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Third Act

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In Justice Is Mind the third act begins with a witness for the prosecution.

There isn’t a week that goes by when I don’t come across an article or two that offers advice or tips of the trade or some other moniker about steps to “success” in the industry. I come from the point of view that what works for me, might not work for others and visa versa. Because this industry is built on creatives, we all tend to think differently and have different approaches to accomplishing our goals.

There was a pretty interesting article on IndieWire this week about screenwriting. I generally agreed with most of it except for one key point. First, I absolutely agree with Francis Ford Coppola about knowing your ending or at least having a fairly solid idea of where you want the story to wind up.

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In SOS United States the story starts and ends with a shadow government. This still from the political thriller Seven Days In May (1964).

When I wrote Justice Is Mind I pretty much knew where I wanted the story to end – a confrontation between father and son that nobody saw coming. For SOS United States it ends where it starts – albeit with a decisive decision by the President and Prime Minister. For me, I generally need to know where the highway ends because that’s what a script is—a road trip.

However, I absolutely disagree with Oliver Stone about not putting time into a script and just writing a treatment. A treatment or even a simple pitch might work for certain agents, production companies or studios where someone like Stone is a known entity, but a properly written script shows the talent of the screenwriter. Some people are very good story tellers, but writing a script is a completely different animal. Also, and I could easily be wrong here, I have yet to see a festival or contest promote, “And the best treatment award goes to….”  Yes, I do write a treatment of sorts when I start to put together a story, but it’s never more than five pages and certainly not a document I’d ever show someone!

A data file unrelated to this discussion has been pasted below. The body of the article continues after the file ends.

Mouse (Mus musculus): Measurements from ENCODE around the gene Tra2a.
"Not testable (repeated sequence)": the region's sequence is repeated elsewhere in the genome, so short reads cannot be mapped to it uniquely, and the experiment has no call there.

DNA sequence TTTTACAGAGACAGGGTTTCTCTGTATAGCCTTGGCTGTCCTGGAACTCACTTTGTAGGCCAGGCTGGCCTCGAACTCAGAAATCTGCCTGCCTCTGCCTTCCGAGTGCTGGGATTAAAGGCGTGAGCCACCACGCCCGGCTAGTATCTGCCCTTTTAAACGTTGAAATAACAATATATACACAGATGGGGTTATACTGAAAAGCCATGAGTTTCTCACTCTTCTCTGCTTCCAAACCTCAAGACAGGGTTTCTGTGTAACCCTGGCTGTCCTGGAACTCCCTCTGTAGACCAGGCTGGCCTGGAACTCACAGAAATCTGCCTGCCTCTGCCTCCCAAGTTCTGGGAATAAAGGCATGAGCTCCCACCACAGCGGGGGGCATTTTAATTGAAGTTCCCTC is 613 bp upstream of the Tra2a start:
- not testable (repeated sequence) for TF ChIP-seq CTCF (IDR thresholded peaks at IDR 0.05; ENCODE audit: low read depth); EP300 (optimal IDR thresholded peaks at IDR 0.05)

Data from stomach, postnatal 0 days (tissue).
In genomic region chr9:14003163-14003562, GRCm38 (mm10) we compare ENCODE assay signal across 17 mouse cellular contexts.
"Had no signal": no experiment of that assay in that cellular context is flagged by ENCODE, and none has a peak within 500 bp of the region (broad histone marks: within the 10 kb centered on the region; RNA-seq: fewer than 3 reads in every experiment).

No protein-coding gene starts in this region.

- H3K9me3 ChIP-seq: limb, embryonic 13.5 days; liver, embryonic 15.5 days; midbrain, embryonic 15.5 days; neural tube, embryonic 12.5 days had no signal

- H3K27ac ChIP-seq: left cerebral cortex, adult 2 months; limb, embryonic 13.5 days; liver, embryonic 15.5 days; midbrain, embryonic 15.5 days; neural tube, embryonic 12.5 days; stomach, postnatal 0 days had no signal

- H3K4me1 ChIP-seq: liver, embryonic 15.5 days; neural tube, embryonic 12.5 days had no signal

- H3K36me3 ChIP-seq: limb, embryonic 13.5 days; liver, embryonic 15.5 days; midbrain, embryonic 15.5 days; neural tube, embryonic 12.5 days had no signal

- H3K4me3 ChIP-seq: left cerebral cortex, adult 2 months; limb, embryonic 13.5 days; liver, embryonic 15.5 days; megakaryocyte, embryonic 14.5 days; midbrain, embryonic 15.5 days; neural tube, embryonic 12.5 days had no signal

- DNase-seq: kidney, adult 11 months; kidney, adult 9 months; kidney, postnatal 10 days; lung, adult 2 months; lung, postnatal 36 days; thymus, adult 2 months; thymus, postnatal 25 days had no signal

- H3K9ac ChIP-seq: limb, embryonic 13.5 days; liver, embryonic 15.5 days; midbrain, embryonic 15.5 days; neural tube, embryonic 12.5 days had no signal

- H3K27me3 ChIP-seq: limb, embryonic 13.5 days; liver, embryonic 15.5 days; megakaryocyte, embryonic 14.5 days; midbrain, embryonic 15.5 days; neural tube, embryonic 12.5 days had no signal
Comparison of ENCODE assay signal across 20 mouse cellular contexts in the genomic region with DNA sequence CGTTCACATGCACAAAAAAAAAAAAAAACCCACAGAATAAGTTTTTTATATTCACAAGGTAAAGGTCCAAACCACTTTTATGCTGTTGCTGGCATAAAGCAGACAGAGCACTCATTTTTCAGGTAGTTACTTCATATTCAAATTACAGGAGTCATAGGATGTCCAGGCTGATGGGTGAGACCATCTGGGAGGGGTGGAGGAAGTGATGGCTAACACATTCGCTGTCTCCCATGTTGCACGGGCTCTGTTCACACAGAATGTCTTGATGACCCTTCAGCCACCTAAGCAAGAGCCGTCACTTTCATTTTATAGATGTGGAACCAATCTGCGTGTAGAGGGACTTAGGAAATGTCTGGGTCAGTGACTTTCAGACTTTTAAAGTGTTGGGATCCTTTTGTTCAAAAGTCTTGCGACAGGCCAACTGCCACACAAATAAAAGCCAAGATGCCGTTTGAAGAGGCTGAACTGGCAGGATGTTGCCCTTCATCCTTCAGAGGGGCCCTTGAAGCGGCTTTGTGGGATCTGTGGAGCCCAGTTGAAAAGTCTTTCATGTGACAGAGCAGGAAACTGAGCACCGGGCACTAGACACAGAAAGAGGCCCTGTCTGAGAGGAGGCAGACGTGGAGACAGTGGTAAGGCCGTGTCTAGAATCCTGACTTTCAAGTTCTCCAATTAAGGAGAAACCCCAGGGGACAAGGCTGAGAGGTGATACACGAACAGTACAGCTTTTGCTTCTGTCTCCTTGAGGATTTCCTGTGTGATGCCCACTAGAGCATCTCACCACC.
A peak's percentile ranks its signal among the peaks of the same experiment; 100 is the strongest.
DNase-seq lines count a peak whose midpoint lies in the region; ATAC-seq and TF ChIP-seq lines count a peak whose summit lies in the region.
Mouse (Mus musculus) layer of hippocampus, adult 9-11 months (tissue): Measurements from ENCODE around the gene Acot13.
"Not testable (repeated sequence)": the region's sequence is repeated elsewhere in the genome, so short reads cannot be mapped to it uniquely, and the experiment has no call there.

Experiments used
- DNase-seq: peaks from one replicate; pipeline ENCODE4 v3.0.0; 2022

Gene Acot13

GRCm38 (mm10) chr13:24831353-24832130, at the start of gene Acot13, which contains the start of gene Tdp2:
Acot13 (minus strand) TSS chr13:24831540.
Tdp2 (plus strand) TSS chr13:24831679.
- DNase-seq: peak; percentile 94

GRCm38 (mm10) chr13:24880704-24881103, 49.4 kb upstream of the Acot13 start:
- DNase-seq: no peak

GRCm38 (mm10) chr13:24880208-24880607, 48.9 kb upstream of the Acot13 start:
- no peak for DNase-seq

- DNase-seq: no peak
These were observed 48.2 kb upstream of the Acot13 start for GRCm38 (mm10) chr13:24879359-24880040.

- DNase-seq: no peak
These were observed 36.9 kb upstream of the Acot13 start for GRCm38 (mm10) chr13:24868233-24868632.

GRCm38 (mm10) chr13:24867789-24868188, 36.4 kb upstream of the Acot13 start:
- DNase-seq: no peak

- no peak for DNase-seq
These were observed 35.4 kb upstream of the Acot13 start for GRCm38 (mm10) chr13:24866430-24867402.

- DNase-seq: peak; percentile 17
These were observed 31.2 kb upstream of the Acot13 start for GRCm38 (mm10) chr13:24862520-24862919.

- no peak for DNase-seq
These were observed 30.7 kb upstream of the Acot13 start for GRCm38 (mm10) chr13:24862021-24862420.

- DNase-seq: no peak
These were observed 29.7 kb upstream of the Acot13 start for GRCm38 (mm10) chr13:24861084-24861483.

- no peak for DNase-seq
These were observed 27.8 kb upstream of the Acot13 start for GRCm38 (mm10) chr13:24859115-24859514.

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One of the final scenes in First World as depicted in the short film version.

But perhaps the most valuable piece of advice was from Mark Duplass. It is a point I have ruthlessly exploited myself when it came to First World, Evidence and Justice Is Mind – “Teach yourself to be more than a writer.” I love to write. I love to come up with story ideas. I’m pretty proud of my three screenplay nominations (hopefully more down the road!). But I had to prove myself – someway, somehow.

Over the years I got to know a lot of talented actors, cinematographers, special effects experts, etc. My years of experience running a publishing company with a distribution operation obviously helped enormously when “running” a film.  So I taught myself theatrical and VOD distribution. I talked to theatres, Hulu in their early days, and others. Nobody will care what I make if it doesn’t get seen. And to drive an audience to a building or a website it comes down to marketing and public relations. If you can write a screenplay you can write a press release. If you can direct an actor you can pitch the media.

Mark Duplass’s quote really sums up my career to date, “My advice is, go ahead and write the best script you can make. Your favorite script. Don’t even think about creative limits. Don’t even think about budgetary limits. Then, go write something that can absolutely be made for under $10,000.” In my world, that would be First World ($2 million+) to Justice Is Mind (>$25,000).

Now streaming Justice Is Mind.

First World Poster

The original theatrical poster for the short film first of First World (2007).

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